Cytokeratin expression is reduced in glycogenotic clear hepatocytes but increased in ground-glass cells in chronic human and woodchuck hepadnaviral infection


  • This article is dedicated to the memory of the late, lamented Rudolf Pichlmayr, who was a most cooperative colleague in our studies on human hepatic preneoplasia and also contributed material for this article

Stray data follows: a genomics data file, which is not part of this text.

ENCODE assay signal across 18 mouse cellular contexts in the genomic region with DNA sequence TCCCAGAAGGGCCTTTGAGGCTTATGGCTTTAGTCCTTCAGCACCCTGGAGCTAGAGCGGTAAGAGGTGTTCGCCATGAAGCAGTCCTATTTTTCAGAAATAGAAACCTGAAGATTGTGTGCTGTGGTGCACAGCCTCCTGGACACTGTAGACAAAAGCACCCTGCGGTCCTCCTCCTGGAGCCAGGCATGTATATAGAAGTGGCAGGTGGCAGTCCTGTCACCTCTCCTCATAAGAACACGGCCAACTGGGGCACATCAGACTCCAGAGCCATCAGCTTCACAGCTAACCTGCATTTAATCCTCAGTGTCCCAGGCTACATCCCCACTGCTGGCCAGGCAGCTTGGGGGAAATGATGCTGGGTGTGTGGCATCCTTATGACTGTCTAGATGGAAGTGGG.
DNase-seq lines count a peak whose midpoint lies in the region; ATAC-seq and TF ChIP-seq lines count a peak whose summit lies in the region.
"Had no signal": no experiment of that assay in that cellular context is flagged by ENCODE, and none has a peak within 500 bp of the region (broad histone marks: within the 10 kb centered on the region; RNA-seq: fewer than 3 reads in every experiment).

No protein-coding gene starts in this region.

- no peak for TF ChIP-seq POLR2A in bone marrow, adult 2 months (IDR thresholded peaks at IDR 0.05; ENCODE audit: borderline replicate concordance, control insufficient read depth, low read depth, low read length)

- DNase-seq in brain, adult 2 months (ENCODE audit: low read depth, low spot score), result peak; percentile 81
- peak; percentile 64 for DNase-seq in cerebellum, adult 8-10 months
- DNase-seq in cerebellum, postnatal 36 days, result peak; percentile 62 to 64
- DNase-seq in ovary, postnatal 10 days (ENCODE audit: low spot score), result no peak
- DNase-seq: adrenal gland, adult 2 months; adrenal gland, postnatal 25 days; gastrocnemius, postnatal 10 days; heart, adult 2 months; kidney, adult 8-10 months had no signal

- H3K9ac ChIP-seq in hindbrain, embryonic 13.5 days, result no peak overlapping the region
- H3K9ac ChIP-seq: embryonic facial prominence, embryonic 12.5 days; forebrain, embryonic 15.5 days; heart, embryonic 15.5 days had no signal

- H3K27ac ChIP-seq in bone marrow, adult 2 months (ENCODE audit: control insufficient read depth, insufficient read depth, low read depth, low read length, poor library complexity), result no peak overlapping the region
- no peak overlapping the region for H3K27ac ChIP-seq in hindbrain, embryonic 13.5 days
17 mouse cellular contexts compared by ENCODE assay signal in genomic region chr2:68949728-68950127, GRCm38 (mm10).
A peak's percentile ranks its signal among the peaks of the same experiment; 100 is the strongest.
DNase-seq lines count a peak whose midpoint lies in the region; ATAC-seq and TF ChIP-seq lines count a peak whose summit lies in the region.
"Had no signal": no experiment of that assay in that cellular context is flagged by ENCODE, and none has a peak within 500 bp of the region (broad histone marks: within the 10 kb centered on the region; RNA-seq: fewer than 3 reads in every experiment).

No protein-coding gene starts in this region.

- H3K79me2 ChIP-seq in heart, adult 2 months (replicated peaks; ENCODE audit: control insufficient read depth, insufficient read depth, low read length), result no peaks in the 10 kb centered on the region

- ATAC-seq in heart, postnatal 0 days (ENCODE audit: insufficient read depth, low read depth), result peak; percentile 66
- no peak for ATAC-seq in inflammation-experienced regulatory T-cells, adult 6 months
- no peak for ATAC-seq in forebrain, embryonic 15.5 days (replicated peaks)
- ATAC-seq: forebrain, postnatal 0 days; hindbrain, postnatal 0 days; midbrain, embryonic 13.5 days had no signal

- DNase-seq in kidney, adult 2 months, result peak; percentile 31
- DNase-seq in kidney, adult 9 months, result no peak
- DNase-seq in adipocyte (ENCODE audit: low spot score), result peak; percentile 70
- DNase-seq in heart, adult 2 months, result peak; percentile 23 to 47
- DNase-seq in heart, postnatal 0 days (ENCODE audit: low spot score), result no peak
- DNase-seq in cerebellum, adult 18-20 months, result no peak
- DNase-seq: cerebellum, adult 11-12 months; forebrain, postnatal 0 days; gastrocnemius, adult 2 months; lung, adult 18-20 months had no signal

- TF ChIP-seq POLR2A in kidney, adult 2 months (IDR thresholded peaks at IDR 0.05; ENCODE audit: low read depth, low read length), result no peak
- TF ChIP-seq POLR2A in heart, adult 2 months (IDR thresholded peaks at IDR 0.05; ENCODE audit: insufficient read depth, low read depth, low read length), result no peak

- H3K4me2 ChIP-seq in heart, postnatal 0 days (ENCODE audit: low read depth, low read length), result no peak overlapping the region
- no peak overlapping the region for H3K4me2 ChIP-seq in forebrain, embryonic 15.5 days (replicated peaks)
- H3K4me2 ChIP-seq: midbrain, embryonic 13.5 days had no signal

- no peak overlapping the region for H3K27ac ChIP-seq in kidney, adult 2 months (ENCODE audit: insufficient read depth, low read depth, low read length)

Hepatocytes of normal adult liver express cytokeratins (CKs) 8/18, but bile duct cells additionally contain CK7/19. We have previously demonstrated the frequent occurrence of foci of altered hepatocytes in association with hepatic tumors in humans and provided evidence for a preneoplastic nature of the focal lesions. In this study, we investigated the CK expression in both the preneoplastic lesions and extrafocal parenchyma. Sixty-seven explanted livers with cirrhosis or advanced fibrosis harboring preneoplastic focal lesions, with or without hepatitis B virus (HBV) infection, as well as 9 livers with HBV-associated fulminant hepatitis, were studied for the expression of CK7/8/14/18/19. Five livers from woodchucks infected with the woodchuck hepatitis virus (WHV) were also investigated. Glycogenotic clear hepatocytes were negative or weakly positive for CK8/18, while amphophilic hepatocytes were strongly positive for these CKs, the changes being associated with marked reduction and increase, respectively, of highly organized membranous components in their cytoplasm. This allows the distinct recognition of the clear-cell and clear-cell-dominant preneoplastic lesions in the human and woodchuck livers. In ground-glass hepatocytes expressing viral antigens, an unusual accumulation of CK8/18 was observed, but there was no evidence of preferential necrosis of ground-glass hepatocytes. Many CK7- and CK19-positive ductular (oval) cells were found in extrafocal liver tissue, but only rarely were they present within focal lesions.